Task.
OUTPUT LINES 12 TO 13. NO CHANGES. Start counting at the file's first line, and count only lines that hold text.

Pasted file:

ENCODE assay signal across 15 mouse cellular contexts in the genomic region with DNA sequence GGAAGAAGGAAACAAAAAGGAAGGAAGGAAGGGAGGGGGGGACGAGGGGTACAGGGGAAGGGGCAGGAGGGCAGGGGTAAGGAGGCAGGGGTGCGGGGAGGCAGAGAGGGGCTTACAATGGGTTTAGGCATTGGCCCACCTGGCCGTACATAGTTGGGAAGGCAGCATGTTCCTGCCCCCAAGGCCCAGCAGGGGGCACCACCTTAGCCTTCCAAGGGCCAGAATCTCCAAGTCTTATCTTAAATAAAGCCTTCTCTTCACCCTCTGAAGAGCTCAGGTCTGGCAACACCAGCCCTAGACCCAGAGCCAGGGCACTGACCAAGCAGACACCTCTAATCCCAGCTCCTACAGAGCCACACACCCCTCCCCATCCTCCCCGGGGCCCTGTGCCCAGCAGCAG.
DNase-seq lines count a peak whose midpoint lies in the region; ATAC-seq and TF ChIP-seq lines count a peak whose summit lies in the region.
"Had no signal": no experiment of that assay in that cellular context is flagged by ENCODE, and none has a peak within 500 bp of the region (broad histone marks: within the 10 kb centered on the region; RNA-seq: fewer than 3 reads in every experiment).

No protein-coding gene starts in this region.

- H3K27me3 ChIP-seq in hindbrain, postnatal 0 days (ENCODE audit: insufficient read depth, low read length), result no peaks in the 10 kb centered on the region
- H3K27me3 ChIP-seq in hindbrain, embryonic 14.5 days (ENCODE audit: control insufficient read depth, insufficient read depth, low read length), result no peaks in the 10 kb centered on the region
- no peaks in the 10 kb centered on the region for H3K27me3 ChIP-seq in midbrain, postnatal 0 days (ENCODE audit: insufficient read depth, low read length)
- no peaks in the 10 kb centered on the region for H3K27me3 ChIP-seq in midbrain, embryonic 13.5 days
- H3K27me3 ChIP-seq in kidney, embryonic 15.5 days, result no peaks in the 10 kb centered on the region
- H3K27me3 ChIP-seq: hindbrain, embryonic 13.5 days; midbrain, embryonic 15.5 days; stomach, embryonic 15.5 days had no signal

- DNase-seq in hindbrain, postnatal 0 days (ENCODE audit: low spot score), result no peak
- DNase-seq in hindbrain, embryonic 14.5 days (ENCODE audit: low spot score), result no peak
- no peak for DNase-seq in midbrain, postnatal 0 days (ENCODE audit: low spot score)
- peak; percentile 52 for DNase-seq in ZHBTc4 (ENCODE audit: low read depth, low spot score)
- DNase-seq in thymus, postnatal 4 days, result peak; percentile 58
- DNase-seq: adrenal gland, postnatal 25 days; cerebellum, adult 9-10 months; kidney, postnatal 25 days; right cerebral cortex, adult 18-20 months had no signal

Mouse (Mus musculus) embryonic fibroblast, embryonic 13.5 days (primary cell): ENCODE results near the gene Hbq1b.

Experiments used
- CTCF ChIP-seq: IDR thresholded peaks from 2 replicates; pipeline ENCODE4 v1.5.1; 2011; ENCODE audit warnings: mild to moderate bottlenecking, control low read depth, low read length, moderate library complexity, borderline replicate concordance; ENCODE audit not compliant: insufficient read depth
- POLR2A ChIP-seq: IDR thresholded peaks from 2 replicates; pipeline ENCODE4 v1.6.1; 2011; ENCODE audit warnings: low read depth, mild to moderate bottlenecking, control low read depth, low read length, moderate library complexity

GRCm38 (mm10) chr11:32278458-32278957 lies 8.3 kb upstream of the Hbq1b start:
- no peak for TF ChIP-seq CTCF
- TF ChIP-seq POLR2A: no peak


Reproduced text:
- DNase-seq in hindbrain, embryonic 14.5 days (ENCODE audit: low spot score), result no peak
- no peak for DNase-seq in midbrain, postnatal 0 days (ENCODE audit: low spot score)